Forwarded Alert: Afghanistan - Journalist released from US air base in Bagram

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After being held for several months, he was released as a result of lawsuit brought by US and Afghan human rights groups in the US.


Reporters Without Borders

Afghanistan | 24.09.2008

Fixer released after being held arbitrarily and mistreated by US military for 11 months

Reporters Without Borders welcomes the US military's release of Afghan journalist Jawed Ahmad, who worked as a fixer and interpreter for Canadian broadcaster CTV. After being held for 11 months for having Taliban contacts, he was freed on 22 September as a result of lawsuit brought by US and Afghan human rights groups in the United States.

 

"The US military must yet again recognise that it abused its authority by detaining an innocent journalist," Reporters Without Borders said. "Despite having no evidence, the US military in Afghanistan and Iraq arrests and mistreats locals employed by the international media whose only crime is to work in war zones.

The press freedom organisation added : "The US government should investigate this case and at the very least compensate Ahmad. We hail the US organisations that took the decisive step of bringing a lawsuit before the US courts."

Known as Jojo Yazemi by his colleagues, Ahmad has returned to the southern city of Kandahar where his family lives. The 22-year-old journalist told Reporters Without Borders : "They obviously accused me of being a journalist. But how can you work as a reporter in southern Afghanistan without contacting the Taliban ? It is normal and it is my right."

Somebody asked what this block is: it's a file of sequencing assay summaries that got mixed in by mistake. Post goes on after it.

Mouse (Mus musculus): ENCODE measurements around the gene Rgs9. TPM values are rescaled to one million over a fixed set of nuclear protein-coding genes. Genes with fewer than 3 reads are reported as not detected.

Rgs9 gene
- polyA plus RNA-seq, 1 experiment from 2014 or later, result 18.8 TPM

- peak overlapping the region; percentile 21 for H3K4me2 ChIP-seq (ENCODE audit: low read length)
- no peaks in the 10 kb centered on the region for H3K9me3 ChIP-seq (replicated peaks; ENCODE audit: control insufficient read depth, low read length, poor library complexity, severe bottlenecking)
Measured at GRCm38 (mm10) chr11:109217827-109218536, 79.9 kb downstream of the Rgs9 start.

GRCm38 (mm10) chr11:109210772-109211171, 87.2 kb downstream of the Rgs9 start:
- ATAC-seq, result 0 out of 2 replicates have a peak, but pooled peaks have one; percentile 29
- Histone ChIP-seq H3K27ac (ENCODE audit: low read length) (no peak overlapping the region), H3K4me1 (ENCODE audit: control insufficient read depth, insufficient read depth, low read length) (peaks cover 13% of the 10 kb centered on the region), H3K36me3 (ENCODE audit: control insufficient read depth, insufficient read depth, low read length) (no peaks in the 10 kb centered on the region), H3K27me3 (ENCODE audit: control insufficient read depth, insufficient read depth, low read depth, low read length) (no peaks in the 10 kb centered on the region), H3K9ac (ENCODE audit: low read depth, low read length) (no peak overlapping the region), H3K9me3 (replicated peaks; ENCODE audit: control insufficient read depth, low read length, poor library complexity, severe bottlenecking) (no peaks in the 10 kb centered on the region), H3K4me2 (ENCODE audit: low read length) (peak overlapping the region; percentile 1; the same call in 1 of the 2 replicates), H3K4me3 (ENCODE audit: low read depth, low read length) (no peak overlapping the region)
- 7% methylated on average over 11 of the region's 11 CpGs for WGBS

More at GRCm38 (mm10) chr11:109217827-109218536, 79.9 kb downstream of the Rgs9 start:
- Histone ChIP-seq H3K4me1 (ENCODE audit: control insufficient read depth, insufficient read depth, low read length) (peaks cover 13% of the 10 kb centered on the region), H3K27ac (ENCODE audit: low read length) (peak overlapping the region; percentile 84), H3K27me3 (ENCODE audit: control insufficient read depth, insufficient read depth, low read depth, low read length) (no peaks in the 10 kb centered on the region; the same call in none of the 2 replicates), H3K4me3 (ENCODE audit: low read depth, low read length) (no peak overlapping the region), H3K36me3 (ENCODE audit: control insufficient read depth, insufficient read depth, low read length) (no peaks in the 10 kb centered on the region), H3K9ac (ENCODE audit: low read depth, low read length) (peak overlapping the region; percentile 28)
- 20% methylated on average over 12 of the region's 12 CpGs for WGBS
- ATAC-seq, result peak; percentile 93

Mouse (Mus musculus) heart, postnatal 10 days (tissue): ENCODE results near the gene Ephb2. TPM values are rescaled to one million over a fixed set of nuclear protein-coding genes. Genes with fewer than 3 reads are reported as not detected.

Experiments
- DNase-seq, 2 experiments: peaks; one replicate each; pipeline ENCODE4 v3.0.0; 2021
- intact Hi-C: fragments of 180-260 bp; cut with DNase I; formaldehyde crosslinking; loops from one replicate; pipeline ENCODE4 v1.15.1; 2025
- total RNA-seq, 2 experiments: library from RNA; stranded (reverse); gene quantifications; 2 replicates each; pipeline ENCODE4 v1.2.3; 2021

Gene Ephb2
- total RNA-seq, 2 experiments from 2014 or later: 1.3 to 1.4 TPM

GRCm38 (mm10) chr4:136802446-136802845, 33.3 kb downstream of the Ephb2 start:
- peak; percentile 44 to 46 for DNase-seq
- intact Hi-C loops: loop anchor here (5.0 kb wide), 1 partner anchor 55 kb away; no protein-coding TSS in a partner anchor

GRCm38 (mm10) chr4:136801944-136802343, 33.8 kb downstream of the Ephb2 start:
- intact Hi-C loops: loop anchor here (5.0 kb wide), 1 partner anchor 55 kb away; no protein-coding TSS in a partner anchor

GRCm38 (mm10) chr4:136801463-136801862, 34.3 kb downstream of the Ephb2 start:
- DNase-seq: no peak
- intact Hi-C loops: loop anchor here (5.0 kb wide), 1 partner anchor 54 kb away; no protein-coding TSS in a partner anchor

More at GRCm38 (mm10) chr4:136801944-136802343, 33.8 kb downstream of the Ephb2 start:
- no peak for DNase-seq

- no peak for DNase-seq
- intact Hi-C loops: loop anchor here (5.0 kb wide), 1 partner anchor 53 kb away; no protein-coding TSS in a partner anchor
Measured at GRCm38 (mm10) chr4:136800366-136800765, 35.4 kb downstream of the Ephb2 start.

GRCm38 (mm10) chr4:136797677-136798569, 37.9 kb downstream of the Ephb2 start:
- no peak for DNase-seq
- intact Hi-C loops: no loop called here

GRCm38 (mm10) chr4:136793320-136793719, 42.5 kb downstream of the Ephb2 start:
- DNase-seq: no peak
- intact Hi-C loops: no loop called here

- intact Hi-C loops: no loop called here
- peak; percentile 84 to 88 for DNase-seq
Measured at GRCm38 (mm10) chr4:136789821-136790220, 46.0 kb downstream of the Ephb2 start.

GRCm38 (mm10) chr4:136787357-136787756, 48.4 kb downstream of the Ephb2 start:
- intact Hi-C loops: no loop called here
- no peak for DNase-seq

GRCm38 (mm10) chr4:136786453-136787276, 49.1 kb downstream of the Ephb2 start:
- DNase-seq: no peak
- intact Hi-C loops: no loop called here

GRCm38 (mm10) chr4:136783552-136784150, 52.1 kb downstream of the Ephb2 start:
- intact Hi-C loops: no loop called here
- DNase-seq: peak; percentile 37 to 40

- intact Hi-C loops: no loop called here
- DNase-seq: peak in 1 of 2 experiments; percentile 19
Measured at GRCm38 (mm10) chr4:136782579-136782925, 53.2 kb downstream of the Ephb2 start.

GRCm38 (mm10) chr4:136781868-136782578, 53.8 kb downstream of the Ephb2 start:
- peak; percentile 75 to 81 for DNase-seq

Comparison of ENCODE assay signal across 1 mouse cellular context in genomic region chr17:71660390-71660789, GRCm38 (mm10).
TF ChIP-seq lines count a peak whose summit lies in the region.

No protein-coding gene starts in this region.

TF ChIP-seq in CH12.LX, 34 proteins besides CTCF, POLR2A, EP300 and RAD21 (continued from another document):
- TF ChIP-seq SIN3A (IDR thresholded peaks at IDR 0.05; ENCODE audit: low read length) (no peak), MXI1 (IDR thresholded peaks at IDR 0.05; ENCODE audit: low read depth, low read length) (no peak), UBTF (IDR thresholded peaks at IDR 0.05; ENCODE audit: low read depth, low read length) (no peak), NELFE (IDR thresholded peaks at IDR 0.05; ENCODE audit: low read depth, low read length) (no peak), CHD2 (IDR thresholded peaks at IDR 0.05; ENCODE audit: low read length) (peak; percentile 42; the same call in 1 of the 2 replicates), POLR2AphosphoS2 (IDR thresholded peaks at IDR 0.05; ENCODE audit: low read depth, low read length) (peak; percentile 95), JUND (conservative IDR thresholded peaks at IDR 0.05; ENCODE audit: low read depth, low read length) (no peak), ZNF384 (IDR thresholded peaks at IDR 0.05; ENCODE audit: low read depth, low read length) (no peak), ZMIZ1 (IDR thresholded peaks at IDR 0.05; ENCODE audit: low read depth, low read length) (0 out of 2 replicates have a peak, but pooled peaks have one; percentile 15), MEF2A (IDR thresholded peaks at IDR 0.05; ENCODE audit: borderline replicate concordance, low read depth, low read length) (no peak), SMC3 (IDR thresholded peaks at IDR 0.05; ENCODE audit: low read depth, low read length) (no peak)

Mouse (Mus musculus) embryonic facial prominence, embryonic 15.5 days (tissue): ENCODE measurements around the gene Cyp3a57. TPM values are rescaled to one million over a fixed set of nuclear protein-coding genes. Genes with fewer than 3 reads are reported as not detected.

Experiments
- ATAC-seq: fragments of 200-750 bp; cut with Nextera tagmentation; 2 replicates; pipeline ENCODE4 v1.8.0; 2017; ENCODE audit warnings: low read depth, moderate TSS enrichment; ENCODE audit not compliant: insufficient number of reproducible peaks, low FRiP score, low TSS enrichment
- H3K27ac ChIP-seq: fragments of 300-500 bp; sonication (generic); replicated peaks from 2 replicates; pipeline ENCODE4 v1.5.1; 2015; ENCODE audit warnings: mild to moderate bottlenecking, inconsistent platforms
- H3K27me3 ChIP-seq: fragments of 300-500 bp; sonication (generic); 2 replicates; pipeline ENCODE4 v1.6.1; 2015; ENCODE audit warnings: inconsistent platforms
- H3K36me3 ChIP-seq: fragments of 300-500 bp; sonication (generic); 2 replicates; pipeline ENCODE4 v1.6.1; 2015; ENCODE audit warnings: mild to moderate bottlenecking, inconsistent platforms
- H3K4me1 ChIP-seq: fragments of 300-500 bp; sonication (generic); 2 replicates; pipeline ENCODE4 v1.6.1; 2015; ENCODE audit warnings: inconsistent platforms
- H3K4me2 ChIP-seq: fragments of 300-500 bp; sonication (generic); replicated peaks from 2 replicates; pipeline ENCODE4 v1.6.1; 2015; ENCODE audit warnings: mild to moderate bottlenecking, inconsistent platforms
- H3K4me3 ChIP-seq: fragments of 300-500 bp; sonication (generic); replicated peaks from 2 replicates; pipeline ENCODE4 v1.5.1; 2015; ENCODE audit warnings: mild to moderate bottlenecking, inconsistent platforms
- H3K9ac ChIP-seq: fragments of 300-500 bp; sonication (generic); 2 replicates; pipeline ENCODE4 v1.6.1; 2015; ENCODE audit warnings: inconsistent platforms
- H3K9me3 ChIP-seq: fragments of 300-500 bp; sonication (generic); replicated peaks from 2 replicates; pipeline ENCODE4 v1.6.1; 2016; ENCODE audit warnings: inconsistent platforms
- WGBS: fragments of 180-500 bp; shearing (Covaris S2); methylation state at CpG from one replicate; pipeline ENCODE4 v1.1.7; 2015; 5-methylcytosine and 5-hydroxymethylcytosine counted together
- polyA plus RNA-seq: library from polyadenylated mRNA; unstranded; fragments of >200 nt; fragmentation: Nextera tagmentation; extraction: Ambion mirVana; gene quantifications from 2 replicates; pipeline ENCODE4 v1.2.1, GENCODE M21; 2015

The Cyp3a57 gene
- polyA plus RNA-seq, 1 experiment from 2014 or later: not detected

Ahmad described his mistreatment. "After torturing me at the start, they tried to destabilise me by saying, for example, that it was my TV station, CTV, which had reported me. Those who interrogated me were American officers, I am sure, and perhaps some Canadians. The Canadian military is 50 per cent responsible for my arrest."

He added : "After this period of detention, I feel even more of a journalist than before. I am very enthusiastic about the idea of going back to work. But above all, I want justice. I want to knock on all the doors, with my lawyers, so that those who detained and tortured me are punished."

Ahmad told several news media he intended to bring a lawsuit against the US military, accusing it of detaining him arbitrarily and torturing him.

The lawsuit filed in the United States by several organisations in June called on US President George W. Bush and defence secretary Robert Gates to charge Ahmad or release him. A US officer told Agence France-Presse that Ahmad was handed over to the Afghan authorities on 22 September "under a reconciliation programme."

The US military originally claimed that Ahmad was an "illegal enemy combatant." Last February, a spokesman for the US military in Afghanistan, said his case was being examined by "an enemy combatant review board."

But, when releasing him, the US-led coalition forces gave him documents stating that he did not represent a "risk for the US forces in Afghanistan."

A US defence department spokesman was questioned by Reporters Without Borders several times about the case and on each occasion refused to provide any information about the reason for Ahmad's detention.
Ahmad was arrested on 26 October 2007 by US soldiers at an airbase in Kandahar, where the Canadian journalists employing him were located. He was transferred to Bagram airbase, north of Kabul, at the start of the following month. The US military complained of the fact that he had the phone numbers of Taliban leaders in his mobile phone and had interviewed them.

Reporters Without Borders defends imprisoned journalists and press freedom throughout the world. It has nine national sections (Austria, Belgium, Canada, France, Germany, Italy, Spain, Sweden and Switzerland). It has representatives in Bangkok, London, New York, Tokyo and Washington. And it has more than 120 correspondents worldwide.

© Reporters Without Borders 2008